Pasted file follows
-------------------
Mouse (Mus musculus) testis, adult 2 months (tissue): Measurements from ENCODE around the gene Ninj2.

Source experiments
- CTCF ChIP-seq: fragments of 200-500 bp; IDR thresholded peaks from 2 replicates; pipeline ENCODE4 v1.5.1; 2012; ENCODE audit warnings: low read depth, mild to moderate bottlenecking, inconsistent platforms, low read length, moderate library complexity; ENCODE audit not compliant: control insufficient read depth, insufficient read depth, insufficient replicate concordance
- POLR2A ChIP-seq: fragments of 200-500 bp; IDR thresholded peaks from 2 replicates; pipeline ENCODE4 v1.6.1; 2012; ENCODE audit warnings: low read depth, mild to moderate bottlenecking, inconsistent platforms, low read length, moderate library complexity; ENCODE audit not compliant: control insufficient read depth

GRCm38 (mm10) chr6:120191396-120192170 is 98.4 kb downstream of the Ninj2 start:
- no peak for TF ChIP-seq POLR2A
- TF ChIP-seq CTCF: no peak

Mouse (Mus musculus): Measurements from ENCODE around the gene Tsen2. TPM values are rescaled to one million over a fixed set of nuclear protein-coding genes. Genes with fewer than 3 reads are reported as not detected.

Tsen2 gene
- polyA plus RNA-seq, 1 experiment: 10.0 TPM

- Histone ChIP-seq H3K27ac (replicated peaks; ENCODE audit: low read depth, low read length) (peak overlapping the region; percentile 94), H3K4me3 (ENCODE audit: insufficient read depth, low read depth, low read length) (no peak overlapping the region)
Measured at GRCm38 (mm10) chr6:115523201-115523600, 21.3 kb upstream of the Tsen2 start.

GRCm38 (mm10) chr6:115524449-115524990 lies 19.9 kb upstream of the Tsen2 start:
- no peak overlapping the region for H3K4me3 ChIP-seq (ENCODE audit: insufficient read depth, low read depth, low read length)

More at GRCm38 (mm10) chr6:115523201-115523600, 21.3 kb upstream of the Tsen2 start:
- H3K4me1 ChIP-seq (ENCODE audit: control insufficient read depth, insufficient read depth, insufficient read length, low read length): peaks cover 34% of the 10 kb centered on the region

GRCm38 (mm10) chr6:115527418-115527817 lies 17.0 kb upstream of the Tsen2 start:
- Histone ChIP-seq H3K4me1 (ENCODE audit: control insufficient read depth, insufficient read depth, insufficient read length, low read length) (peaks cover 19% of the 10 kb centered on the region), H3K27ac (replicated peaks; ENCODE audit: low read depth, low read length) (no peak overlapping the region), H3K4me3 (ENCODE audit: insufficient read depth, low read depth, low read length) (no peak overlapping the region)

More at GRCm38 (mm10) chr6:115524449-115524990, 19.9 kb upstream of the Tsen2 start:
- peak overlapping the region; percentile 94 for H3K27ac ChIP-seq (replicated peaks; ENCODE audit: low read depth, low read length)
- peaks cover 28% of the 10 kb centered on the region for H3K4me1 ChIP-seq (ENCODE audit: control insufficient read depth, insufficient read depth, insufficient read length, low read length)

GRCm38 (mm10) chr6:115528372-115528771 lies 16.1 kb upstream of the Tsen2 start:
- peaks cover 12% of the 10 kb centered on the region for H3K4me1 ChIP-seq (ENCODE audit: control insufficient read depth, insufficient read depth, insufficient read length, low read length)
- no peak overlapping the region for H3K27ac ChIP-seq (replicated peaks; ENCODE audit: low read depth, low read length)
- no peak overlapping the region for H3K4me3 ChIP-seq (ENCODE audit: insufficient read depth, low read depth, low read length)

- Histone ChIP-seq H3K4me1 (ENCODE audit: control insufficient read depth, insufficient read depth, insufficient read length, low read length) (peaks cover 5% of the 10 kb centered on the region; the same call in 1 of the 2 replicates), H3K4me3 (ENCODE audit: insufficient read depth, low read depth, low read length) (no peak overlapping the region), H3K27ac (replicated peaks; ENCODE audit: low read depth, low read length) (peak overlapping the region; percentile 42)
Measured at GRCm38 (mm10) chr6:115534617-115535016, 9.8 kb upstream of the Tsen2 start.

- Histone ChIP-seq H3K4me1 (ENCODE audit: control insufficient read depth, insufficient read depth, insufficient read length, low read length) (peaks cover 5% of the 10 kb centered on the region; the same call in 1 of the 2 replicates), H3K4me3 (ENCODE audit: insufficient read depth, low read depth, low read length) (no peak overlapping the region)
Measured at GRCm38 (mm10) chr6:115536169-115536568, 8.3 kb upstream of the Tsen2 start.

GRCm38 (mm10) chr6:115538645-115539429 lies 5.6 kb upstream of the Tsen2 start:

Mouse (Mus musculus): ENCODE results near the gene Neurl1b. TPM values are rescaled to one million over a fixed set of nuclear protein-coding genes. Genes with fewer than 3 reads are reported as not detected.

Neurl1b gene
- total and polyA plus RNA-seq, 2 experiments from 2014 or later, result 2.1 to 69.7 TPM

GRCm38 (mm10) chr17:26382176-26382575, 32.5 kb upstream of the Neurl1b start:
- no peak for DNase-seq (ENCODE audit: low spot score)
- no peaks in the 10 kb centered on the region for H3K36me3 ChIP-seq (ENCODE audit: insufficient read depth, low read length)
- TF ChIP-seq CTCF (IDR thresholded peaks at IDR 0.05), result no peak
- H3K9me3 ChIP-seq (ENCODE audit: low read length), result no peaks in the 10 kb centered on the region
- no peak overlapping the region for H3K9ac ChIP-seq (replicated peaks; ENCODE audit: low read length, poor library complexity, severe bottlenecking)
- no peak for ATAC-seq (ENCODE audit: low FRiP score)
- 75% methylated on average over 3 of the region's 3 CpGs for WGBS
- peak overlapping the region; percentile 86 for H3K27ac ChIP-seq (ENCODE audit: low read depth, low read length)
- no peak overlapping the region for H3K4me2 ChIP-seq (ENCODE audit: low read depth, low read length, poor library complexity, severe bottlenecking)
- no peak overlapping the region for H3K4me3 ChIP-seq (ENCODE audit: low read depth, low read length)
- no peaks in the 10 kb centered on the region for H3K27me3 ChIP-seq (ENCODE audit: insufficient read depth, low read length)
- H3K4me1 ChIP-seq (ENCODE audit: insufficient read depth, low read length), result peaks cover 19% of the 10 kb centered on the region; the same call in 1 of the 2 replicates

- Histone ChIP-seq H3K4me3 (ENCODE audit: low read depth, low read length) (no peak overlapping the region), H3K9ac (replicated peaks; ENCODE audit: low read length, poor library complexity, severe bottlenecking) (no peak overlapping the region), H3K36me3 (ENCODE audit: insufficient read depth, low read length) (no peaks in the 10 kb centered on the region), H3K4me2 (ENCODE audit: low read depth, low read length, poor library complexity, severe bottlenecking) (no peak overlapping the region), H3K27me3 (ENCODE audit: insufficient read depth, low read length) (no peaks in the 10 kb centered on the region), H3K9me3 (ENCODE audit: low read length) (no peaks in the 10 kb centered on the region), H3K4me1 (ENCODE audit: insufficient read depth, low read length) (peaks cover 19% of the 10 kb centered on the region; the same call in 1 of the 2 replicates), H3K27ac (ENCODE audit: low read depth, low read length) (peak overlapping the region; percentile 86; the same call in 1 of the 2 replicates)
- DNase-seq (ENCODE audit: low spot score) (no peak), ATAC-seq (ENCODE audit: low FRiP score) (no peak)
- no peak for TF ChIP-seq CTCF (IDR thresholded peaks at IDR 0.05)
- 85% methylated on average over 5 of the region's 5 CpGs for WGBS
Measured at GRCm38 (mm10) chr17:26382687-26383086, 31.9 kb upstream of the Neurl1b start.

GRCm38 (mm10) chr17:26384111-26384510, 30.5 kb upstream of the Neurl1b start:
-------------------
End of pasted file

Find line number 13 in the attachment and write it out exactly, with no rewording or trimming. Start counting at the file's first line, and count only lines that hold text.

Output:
GRCm38 (mm10) chr6:115524449-115524990 lies 19.9 kb upstream of the Tsen2 start: